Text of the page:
Magazine article Training & Development Journal

IBM Takes the Guessing out of Testing

Magazine article Training & Development Journal

IBM Takes the Guessing out of Testing

Article excerpt

IBM Takes the Guessing Out of Testing An innovative new way to assess training courses can measure not only trainees' knowledge but also their confidence in their answers.

Measuring how effectively training satisfies corporate goals is a major challenge for training and development specialists. Many training programs have no assessment mechanisms to determine their quantitative effectiveness. Instructors typically solicit the opinions of the students. They ask, "Did this course meet its stated objectives?" or "Did you enjoy this course?" But "happiness-sheet" feedback hardly answers the crucial question, "Are the students learning anything?" To answer that question, trainers must measure knowledge gain and retention.

In 1985, IBM's internal education organization began a programmatic research effort to find out whether new, internally developed training technologies increased knowledge transfer and retention. In an experimental course, the organization successfully developed and implemented a unique method of knowledge testing, employing pre-and post-tests. The testing goes beyond reaction measurement (Kirkpatrick's Step One) and also provides more information than that gained from knowledge testing (Step Two). (Donald L. Kirkpatrick discusses his four steps for training evaluation--measuring reaction, learning, behavior, and results--in "Evaluation of Training," Training and Development Handbook, edited by Robert L. Craig.)

Instrument construction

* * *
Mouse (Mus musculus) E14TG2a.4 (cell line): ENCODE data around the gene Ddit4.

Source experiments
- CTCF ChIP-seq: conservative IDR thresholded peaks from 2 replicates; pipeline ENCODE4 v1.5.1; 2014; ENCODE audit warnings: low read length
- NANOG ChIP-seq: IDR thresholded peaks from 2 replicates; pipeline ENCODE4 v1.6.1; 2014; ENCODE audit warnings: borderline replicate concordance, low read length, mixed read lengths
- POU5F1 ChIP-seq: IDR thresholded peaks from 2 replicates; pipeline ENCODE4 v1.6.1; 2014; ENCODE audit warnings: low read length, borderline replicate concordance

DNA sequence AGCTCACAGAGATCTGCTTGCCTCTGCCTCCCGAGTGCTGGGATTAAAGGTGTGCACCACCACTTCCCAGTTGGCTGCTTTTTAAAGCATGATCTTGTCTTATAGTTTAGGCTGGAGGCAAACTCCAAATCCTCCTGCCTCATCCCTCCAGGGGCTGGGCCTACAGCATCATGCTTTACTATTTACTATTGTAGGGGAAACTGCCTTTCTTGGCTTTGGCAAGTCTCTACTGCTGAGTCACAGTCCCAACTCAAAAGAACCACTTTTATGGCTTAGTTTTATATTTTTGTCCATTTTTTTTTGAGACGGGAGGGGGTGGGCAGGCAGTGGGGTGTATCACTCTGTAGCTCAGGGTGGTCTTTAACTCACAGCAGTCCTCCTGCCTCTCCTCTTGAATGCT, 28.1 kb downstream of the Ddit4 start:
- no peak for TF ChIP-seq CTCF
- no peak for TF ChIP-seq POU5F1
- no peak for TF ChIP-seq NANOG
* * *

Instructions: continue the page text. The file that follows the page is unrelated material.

A six-hour experimental course, designed to make maximum use of new training technologies, was the initial target for the new program of knowledge measurement. The course designers separated the course objectives into 10 main segments; each segment encompassed, on average, 10 key learning points. From that material, 100 content-valid, true-or-false questions were written. The course designers took great care to write questions that were challenging but fair, and relevant to the learning points and course objectives. In fact, the designers' goal was to create, when possible, questions that were "mini-case-studies" --that is, questions that required some situational analysis as well as knowledge of a principle or idea. In addition, the designers compared the learning points with the questions to ensure that the questions thoroughly covered the course's 10 knowledge areas and the learning points within each area.

After extensive experiments with the questions to obtain estimates of difficulty, the designers created two non-overlapping, parallel families of tests (four tests per family). Each test contained 25 questions, balanced according to the knowledge areas. Because of the particular circumstances, the designers considered that multiple forms of the test were important, not only to ensure differences between pre-and post-test questions, but also to minimize the ability of instructors to "teach to the test" instead of teaching the course as designed. In the same way, particular circumstances (such as time constraints) dictated the choice of the true/false format and the number of questions.

Trainees could answer each question, of course, either correctly or incorrectly. The designers, however, developed a true/false format that they hoped would be more interesting to those taking the test and at the same time yield more information than a standard true/false test. For each question, students could answer that they were "reasonably sure" of a true or false answer, or that they were "not sure but probably" the answer was true or false, or that they didn't know the answer. That way, the tests measured not only what students knew but also their confidence in that knowledge.

Administration and scoring

Before presenting the tests, instructors gathered data on student demographics, such as intracompany organization, occupation, time in profession, and time in company. That data would be used, for example, to analyze which internal organizations did particularly good jobs of preparing their students. …

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